NASA astronaut Bob Hines captured gorgeous aurora views in August 2022.
A tumultuous week on the surface of the sun will provide a nice opportunity to see the Aurora Borealis (in the northern hemisphere) and Aurora Australis (the southern equivalent) late Friday and early Saturday.
Our local star has generated a fair amount of solar flares in recent days, along with a few coronal mass ejections, which are the blasts of charged plasma that can trigger bright auroras farther away from Earth’s poles than normal when they collide with our planet’s magnetic field.
The US Space Weather Prediction Center expects this energetic collision will create a minor G1 class geomagnetic storm Friday night that will intensify to a moderate G2 storm early Saturday. These storms pose no danger to anything on the surface of the planet unless they last a particularly long time, which could damage some large electrical equipment at high latitudes. More at risk are satellites and other spacecraft. In the past, long-duration storms have taken a batch of Starlink satellites out of commission.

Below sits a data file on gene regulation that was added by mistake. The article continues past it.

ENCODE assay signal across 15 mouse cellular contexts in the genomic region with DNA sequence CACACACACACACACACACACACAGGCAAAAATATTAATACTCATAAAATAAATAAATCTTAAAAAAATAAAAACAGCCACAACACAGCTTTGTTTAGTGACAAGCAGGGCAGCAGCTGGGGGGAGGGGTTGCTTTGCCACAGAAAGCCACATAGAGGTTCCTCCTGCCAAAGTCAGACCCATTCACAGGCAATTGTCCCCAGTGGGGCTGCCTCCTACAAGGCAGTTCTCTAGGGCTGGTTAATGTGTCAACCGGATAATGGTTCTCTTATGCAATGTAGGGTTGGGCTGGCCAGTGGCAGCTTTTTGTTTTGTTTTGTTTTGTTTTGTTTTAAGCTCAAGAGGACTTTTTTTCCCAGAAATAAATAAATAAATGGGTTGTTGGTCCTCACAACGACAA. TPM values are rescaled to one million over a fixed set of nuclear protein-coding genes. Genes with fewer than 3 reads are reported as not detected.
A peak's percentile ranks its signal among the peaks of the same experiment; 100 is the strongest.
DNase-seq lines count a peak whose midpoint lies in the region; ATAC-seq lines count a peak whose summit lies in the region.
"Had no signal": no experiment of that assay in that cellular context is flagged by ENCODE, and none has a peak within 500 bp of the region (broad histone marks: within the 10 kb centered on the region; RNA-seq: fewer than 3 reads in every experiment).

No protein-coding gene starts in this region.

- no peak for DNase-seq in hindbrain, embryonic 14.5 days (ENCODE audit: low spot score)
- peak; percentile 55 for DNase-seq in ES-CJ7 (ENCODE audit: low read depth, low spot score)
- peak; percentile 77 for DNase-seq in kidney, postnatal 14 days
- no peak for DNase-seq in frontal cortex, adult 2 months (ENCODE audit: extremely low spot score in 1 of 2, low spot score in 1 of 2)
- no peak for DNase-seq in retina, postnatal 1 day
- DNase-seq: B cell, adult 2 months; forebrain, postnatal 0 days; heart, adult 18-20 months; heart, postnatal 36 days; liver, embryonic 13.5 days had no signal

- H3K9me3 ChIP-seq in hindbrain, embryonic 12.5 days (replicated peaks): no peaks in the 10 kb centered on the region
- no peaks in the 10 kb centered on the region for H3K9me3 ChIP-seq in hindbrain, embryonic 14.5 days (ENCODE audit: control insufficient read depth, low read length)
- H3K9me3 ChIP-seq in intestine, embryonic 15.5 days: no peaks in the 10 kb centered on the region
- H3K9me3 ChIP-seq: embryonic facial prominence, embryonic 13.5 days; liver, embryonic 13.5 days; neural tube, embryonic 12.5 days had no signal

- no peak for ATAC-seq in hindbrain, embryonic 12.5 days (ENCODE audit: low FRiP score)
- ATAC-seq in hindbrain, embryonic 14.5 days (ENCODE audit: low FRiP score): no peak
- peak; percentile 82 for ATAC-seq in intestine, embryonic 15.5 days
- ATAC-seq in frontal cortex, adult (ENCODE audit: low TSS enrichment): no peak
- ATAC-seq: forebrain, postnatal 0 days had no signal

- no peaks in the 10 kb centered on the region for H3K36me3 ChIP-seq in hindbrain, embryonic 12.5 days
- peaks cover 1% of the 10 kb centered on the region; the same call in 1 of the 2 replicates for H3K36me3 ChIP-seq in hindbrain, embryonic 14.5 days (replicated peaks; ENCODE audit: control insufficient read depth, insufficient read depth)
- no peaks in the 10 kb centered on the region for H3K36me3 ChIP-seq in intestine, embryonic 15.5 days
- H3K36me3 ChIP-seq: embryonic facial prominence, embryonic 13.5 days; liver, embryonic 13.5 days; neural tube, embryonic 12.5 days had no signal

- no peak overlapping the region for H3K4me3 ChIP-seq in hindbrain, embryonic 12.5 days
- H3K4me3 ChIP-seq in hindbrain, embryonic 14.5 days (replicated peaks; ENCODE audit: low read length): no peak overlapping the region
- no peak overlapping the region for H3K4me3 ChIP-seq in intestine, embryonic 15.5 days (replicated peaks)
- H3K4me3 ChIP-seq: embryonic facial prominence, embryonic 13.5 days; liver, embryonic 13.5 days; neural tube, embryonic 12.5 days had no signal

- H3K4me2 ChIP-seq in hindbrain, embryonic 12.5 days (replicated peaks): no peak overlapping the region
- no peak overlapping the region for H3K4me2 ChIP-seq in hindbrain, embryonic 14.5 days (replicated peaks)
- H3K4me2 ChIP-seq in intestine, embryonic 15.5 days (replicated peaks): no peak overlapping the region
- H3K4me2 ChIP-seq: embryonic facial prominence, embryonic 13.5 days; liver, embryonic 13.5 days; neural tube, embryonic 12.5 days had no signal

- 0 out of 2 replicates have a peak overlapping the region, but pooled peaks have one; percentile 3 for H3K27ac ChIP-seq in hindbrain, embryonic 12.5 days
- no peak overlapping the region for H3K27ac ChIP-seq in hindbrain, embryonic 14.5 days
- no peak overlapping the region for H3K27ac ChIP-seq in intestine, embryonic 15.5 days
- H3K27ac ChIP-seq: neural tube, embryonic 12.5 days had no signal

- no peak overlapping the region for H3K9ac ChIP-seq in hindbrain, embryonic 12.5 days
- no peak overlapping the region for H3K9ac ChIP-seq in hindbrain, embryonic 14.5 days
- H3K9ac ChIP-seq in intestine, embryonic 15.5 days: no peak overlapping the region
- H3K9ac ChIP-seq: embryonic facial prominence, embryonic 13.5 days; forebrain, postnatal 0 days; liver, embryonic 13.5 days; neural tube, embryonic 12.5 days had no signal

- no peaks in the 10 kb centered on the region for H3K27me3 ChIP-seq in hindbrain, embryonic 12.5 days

Night Sky Watch
- SpaceX Starlink Chain and Aurora Borealis Caught Together in Stunning Video
- Sun’s Upcoming Peak of Sunspot and Solar Flare Activity Could Set Records
- Watch an Asteroid Turn Into a Fireball Just Hours After Being Spotted
What is most likely to be noticeable on the ground are the dancing lights in the sky produced by the storm. A G2 storm can generate bright auroras visible as far south as New York, Idaho and Scotland and as far north on the other side of the world as parts of New Zealand and Tasmania.
No special equipment is needed to view the aurora, but clear skies are pretty essential. The SWPC offers a forecast service you can check in with to see when the lights might be visible and most intense in your location.
If you have good astrophotography skills and happen to capture an enviable image of the lights in your sky, please share them with me on Twitter @EricCMack.